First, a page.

# Finding a basis for the subspace of P_2

#### Ares_D1

Problem Statement:
Let $$\displaystyle p(x), q(x) \in P_2$$. You may assume that

<$$\displaystyle p(x), q(x)$$> $$\displaystyle = \int_{-1}^1 p(x)q(x)dx$$

defines an inner product on $$\displaystyle P_2$$

Find a basis for the subspace of $$\displaystyle P_2$$:

$$\displaystyle V = \{ a + b + ax + bx^2 | a,b \in R\}$$

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I'm sure this is a very easy question, just not sure how to go about it. Would we not just use as the basis the standard basis of $$\displaystyle P_2$$, i.e.,
$$\displaystyle \{1, x, x^2\}$$?

Note: I'm not sure if the inner product is important for answering this specific question, as there is another question that follows to which it may apply instead.

#### dwsmith

MHF Hall of Honor
Problem Statement:
Let $$\displaystyle p(x), q(x) \in P_2$$. You may assume that

<$$\displaystyle p(x), q(x)$$> $$\displaystyle = \int_{-1}^1 p(x)q(x)dx$$

defines an inner product on $$\displaystyle P_2$$

Find a basis for the subspace of $$\displaystyle P_2$$:

$$\displaystyle V = \{ a + b + ax + bx^2 | a,b \in R\}$$

-----------------------

I'm sure this is a very easy question, just not sure how to go about it. Would we not just use as the basis the standard basis of $$\displaystyle P_2$$, i.e.,
$$\displaystyle \{1, x, x^2\}$$?

Note: I'm not sure if the inner product is important for answering this specific question, as there is another question that follows to which it may apply instead.
For some reason, I am having a mental block but I believe all you need to do is solve $$\displaystyle A\mathbf{x}=\mathbf{0}$$.

$$\displaystyle \begin{bmatrix} 0 & 1 & 0\\ 1 & 0 & 0\\ 1 & 1 & 0 \end{bmatrix}$$ so if I am correct we have an overdetermined system.

$$\displaystyle rref=\begin{bmatrix} 1 & 0 & 0\\ 0 & 1 & 0\\ 0 & 0 & 0 \end{bmatrix}\to a=0, \ b=0$$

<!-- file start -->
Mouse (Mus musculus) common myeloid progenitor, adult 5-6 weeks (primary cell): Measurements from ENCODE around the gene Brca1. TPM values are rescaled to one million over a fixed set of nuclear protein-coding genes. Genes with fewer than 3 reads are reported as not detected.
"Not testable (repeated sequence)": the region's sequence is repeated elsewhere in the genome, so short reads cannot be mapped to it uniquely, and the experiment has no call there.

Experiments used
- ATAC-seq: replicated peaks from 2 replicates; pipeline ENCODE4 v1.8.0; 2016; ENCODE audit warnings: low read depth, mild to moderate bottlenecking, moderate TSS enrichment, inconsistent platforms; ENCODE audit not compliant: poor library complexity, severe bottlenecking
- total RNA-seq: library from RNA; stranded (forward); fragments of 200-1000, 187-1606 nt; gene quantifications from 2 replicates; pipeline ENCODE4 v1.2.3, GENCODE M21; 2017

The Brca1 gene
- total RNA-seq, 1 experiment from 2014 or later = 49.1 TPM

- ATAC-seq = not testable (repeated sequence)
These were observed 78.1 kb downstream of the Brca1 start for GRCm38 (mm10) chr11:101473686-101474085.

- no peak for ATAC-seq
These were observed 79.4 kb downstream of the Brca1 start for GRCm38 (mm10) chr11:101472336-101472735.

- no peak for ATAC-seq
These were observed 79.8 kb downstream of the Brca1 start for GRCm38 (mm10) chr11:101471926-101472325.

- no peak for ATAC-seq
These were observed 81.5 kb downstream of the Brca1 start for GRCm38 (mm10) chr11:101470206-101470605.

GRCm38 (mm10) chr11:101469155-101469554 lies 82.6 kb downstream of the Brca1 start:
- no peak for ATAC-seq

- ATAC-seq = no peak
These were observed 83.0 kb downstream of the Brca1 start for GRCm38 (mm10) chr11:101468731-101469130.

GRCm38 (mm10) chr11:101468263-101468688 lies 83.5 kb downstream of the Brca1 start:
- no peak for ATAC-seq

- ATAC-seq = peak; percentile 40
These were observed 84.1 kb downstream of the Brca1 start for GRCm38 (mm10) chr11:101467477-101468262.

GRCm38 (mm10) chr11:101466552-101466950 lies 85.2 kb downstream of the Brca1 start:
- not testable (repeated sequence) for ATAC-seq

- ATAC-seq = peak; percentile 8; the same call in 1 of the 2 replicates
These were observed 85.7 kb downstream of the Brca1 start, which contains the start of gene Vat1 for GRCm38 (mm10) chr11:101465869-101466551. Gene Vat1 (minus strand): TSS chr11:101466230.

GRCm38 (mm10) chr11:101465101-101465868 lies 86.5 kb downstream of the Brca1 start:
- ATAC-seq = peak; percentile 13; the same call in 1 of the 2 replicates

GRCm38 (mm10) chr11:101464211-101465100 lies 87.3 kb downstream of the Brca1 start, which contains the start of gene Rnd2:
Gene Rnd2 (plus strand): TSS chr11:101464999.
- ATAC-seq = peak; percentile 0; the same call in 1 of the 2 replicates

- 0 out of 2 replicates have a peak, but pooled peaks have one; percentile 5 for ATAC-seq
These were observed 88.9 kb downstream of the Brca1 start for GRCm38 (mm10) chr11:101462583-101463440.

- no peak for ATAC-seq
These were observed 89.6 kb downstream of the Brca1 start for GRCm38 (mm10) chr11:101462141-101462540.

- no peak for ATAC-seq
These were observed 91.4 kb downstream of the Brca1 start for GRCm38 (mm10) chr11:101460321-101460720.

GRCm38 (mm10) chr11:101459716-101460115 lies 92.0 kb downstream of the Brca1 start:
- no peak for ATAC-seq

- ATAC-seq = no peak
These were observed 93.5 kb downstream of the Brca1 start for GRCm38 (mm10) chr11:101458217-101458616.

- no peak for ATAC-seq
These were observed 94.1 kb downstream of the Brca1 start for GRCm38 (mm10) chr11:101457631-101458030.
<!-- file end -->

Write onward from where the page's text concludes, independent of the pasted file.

Basis:
{$$\displaystyle 0$$} which is also equal to the null space and ker(V); therefore, the range of V is {$$\displaystyle 1,x,x^2$$}

Exercise extreme caution with what I have since I can't think right now.

#### Bruno J.

MHF Hall of Honor
Problem Statement:
Let $$\displaystyle p(x), q(x) \in P_2$$. You may assume that

<$$\displaystyle p(x), q(x)$$> $$\displaystyle = \int_{-1}^1 p(x)q(x)dx$$

defines an inner product on $$\displaystyle P_2$$

Find a basis for the subspace of $$\displaystyle P_2$$:

$$\displaystyle V = \{ a + b + ax + bx^2 | a,b \in R\}$$

-----------------------

I'm sure this is a very easy question, just not sure how to go about it. Would we not just use as the basis the standard basis of $$\displaystyle P_2$$, i.e.,
$$\displaystyle \{1, x, x^2\}$$?

Note: I'm not sure if the inner product is important for answering this specific question, as there is another question that follows to which it may apply instead.
$$\displaystyle a+b+ax+bx^2=a(1+x)+b(1+x^2)$$ and therefore $$\displaystyle V = \mbox{span }(1+x,1+x^2)$$. I'll let you show that $$\displaystyle 1+x, 1+x^2$$ are in fact linearly independent.

The inner product part is irrelevant to this problem.

Ares_D1

#### Ares_D1

$$\displaystyle a+b+ax+bx^2=a(1+x)+b(1+x^2)$$ and therefore $$\displaystyle V = \mbox{span }(1+x,1+x^2)$$. I'll let you show that $$\displaystyle 1+x, 1+x^2$$ are in fact linearly independent.

The inner product part is irrelevant to this problem.
Of course. Thanks for clearing that up.

Out of curiosity though; obviously $$\displaystyle \{1, x, x^2\}$$ is still a basis for this subspace, no? So then, in finding an orthonormal basis for V (via Gram-Schmidt procedure), would there not be multiple, equally valid solutions which arise from starting with either basis?

#### GeoC

If the space is P2, why would you expect to have 3 basis functions?

#### tonio

Of course. Thanks for clearing that up.

Out of curiosity though; obviously $$\displaystyle \{1, x, x^2\}$$ is still a basis for this subspace, no?

If you write "obviously" then why the question "no?" But the answer is no: that is not a basis for that subspace, whose elements are characterized for having

their free coefficient equal to the sum of the linear and the quadratic coefficients. The element $$\displaystyle x$$ does not share this characteristic.

Tonio

So then, in finding an orthonormal basis for V (via Gram-Schmidt procedure), would there not be multiple, equally valid solutions which arise from starting with either basis?
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